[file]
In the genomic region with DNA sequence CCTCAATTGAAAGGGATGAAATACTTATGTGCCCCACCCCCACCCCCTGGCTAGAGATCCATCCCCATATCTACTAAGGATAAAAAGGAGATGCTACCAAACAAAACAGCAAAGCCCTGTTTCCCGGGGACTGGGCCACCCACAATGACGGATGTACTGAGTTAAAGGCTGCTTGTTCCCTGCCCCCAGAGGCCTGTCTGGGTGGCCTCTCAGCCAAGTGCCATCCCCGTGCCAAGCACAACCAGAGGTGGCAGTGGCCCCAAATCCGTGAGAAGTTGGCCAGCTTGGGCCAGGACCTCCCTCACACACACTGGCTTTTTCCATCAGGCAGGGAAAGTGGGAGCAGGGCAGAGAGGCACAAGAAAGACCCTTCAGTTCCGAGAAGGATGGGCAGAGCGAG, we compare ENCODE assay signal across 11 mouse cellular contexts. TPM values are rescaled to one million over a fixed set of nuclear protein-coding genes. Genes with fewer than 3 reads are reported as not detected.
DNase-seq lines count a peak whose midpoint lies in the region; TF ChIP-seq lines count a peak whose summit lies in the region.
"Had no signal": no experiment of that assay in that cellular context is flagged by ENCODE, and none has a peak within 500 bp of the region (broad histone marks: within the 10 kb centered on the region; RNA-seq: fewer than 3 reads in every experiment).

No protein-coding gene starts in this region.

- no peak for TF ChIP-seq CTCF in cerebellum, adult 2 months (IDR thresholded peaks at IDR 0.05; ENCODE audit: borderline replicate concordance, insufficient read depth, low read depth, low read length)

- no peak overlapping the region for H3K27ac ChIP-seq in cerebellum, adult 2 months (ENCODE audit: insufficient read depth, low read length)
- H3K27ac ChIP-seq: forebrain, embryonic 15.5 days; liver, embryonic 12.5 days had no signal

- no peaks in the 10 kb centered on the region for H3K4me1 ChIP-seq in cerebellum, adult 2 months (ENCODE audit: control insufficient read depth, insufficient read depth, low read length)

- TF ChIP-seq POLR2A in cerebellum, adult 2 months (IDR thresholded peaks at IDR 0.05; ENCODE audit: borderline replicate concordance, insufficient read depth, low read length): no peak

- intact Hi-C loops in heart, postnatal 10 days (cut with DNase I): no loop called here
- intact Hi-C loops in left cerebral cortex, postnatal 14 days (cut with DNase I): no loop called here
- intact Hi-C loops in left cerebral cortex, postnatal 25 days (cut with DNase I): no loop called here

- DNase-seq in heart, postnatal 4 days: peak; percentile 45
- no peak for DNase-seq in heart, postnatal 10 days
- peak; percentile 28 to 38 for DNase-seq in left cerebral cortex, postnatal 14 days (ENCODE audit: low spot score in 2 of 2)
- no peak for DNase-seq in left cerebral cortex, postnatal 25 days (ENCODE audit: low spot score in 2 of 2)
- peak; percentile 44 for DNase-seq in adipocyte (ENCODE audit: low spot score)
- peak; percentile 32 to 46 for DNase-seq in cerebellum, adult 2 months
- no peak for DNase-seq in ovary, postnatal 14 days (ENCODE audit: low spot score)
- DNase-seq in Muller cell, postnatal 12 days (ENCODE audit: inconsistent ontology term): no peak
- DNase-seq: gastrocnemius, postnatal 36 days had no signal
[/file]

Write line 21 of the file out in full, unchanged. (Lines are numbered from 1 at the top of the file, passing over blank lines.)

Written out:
- DNase-seq: gastrocnemius, postnatal 36 days had no signal